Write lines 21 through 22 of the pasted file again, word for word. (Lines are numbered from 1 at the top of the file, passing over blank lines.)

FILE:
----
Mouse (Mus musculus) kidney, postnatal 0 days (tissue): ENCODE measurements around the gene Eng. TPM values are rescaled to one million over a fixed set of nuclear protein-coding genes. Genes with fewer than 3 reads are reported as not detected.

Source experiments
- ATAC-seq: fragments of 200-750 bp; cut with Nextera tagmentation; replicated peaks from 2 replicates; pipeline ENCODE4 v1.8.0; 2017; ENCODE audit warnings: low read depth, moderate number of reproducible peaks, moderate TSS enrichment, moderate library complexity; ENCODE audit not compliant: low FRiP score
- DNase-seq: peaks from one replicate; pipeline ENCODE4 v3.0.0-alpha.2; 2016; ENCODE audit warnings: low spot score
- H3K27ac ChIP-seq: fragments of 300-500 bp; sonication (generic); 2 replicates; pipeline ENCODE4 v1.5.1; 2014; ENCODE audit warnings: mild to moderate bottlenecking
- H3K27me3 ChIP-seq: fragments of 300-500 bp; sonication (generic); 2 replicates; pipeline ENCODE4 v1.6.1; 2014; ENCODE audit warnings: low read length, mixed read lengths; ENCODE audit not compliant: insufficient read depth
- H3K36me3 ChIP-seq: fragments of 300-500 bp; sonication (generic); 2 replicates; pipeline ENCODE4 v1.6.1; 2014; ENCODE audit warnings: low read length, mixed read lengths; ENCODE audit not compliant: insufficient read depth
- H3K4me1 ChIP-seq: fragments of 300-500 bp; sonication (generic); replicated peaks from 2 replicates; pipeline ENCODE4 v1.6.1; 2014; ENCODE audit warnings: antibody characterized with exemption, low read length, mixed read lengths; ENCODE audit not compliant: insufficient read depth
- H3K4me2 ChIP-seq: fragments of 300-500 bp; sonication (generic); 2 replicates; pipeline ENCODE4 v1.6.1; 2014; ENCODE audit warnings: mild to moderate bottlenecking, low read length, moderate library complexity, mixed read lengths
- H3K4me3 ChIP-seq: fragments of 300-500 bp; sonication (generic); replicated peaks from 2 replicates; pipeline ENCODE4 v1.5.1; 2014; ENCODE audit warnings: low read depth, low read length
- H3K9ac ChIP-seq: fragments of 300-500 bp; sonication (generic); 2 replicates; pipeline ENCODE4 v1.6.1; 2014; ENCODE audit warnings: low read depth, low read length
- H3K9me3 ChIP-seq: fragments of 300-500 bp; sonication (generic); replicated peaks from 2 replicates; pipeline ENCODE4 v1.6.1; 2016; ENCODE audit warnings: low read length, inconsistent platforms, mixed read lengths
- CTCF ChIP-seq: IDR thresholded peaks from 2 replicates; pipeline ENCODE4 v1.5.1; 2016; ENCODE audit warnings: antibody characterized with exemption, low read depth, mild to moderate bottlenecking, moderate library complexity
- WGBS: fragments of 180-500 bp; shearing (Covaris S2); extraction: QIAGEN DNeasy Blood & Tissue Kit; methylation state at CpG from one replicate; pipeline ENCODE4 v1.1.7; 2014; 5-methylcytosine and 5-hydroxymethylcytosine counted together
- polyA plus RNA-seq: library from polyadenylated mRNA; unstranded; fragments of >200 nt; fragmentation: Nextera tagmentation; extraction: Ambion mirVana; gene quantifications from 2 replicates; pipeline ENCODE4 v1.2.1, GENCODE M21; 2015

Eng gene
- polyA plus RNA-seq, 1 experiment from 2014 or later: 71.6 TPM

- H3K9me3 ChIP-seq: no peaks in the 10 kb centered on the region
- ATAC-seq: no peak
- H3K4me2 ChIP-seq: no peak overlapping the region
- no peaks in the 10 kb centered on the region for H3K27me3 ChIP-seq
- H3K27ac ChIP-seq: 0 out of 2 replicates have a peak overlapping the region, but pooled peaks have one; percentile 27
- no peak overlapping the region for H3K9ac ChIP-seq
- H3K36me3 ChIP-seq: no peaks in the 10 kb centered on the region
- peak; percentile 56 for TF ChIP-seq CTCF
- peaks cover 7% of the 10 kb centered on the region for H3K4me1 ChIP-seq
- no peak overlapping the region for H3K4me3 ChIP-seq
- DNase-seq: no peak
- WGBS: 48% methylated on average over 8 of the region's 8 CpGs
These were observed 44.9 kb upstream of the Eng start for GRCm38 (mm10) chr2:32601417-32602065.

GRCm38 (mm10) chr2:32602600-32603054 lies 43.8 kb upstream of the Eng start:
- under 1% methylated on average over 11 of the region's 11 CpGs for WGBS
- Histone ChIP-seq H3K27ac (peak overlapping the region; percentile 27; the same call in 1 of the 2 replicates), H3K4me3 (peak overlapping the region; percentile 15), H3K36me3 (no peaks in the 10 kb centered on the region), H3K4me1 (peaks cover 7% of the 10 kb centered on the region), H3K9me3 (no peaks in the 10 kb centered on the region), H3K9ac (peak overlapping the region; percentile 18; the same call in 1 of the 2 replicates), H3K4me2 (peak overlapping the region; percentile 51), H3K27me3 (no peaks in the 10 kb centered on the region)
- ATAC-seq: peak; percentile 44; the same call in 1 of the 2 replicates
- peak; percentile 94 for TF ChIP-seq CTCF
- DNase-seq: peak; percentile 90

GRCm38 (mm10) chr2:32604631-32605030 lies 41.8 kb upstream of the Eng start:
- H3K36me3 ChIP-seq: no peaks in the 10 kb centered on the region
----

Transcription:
- no peaks in the 10 kb centered on the region for H3K27me3 ChIP-seq
- H3K27ac ChIP-seq: 0 out of 2 replicates have a peak overlapping the region, but pooled peaks have one; percentile 27